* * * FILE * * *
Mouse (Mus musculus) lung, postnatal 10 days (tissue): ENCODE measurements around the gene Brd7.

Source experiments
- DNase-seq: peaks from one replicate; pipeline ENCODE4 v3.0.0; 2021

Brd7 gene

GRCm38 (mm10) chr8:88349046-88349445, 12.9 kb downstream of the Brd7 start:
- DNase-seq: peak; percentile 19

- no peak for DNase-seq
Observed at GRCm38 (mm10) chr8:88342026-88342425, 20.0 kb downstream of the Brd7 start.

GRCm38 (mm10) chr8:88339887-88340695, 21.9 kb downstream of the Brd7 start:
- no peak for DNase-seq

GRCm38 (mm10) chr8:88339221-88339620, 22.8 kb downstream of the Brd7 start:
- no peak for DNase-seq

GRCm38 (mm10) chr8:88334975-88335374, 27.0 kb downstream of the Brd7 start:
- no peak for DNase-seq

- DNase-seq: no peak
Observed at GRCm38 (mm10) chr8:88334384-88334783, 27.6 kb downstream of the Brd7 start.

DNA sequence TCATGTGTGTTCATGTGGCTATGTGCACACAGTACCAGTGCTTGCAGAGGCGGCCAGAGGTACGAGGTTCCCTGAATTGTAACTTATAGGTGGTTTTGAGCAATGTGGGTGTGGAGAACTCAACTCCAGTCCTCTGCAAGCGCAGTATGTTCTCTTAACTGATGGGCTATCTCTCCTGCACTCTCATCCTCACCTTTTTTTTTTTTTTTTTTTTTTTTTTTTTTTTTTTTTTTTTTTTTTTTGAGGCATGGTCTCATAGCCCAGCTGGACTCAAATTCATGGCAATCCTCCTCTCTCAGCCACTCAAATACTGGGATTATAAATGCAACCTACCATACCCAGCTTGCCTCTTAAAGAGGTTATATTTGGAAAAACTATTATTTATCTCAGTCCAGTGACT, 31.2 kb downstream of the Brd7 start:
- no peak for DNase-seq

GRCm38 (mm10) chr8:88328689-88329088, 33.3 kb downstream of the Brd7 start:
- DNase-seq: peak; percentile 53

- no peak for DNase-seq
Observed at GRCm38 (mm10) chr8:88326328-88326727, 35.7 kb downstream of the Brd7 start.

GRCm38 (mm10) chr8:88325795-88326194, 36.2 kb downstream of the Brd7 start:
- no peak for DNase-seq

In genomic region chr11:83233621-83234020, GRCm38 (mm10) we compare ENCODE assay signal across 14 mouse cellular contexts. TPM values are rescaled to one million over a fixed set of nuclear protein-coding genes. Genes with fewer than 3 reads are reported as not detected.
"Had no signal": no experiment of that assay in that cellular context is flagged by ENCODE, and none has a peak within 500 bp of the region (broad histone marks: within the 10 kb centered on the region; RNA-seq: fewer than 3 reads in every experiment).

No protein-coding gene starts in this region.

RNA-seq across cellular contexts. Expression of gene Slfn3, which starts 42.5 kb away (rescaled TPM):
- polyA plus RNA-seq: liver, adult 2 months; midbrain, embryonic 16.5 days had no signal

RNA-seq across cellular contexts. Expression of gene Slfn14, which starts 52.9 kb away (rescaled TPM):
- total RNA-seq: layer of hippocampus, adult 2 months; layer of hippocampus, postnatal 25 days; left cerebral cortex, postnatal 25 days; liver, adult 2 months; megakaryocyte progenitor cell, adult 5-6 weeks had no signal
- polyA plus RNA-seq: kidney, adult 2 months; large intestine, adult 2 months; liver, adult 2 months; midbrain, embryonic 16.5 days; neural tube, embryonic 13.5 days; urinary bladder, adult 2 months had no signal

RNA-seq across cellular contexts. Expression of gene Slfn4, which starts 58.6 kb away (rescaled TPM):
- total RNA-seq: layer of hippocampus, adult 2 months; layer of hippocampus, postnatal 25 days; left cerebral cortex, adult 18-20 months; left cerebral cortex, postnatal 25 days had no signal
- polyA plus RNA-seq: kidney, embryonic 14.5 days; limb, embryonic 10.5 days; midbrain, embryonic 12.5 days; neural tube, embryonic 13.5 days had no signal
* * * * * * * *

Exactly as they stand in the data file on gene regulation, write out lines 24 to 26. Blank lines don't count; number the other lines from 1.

- no peak for DNase-seq

In genomic region chr11:83233621-83234020, GRCm38 (mm10) we compare ENCODE assay signal across 14 mouse cellular contexts. TPM values are rescaled to one million over a fixed set of nuclear protein-coding genes. Genes with fewer than 3 reads are reported as not detected.
"Had no signal": no experiment of that assay in that cellular context is flagged by ENCODE, and none has a peak within 500 bp of the region (broad histone marks: within the 10 kb centered on the region; RNA-seq: fewer than 3 reads in every experiment).